If that doesn’t pluck your heartstrings, there’s more to the story that will. Neil’s new wife had a daughter with two children. The daughter died and the father had long stepped out of the picture.  Some families are small, some are big. Neil’s wife’s family errs on the small side. In fact, she and the other grandmother are the children’s only living relatives. So at age 86, my buddy Neil and his wife are raising a ten-year-old and a twelve-year-old. When called on to be saints, some people willingly and without complaining, rise to the occasion.

                As Neil and I parted ways, a man who had been dining next to our table came up to me.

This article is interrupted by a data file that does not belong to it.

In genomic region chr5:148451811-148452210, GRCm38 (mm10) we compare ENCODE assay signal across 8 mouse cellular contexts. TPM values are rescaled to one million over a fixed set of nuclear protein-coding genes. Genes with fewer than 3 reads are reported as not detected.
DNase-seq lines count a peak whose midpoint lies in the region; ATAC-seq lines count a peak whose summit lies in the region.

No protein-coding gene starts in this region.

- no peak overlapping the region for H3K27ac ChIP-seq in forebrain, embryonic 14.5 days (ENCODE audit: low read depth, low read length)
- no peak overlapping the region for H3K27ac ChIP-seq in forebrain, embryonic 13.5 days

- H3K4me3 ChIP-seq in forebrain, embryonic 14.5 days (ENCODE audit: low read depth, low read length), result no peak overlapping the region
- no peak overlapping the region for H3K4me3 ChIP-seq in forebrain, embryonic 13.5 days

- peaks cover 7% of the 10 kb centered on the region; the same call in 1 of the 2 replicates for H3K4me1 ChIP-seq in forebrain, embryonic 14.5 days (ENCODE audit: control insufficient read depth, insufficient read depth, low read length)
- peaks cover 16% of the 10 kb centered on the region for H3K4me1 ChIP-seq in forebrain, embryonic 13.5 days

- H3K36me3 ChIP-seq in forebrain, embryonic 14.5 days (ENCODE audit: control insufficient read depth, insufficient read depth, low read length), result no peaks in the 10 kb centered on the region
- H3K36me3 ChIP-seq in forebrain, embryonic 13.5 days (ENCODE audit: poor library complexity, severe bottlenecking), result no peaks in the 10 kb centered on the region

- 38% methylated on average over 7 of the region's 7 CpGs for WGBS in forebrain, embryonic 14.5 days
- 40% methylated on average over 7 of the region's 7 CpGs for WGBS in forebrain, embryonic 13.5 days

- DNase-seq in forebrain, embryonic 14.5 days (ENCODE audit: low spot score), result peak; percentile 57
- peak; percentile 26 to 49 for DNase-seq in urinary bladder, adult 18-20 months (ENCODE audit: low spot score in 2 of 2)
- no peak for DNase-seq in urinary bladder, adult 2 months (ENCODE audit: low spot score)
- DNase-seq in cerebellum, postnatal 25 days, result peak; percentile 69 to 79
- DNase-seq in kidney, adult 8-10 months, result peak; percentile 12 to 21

“I couldn’t help but overhear that you’re a writer,” he said. He explained that his mother is an avid reader. At age 103, she devours books and has a mind that is as sharp as when she was fifty. His mother happened to be in the restroom, so I waited around to meet her. Pretty soon, her she came with her walker. Her son introduced us.

“I know your name,” she said. “Didn’t you write a book with your sister?” She proceeded to say that she still owned it and even told her son where it was in the house. “Where can I get your other books?” she asked.

“I keep some in the back of my car,” I said.

She wanted them inscribed. I explained that a new book is worth the cover price, but as soon as I scratched it up, it would dip in value. She chuckled and her son handed me a pen.

It was an honor to send her home with those books. We all face our mortality, but it’s inspiring when you see someone, who has lived longer than most, face it with grace and with the eagerness to learn something new each day.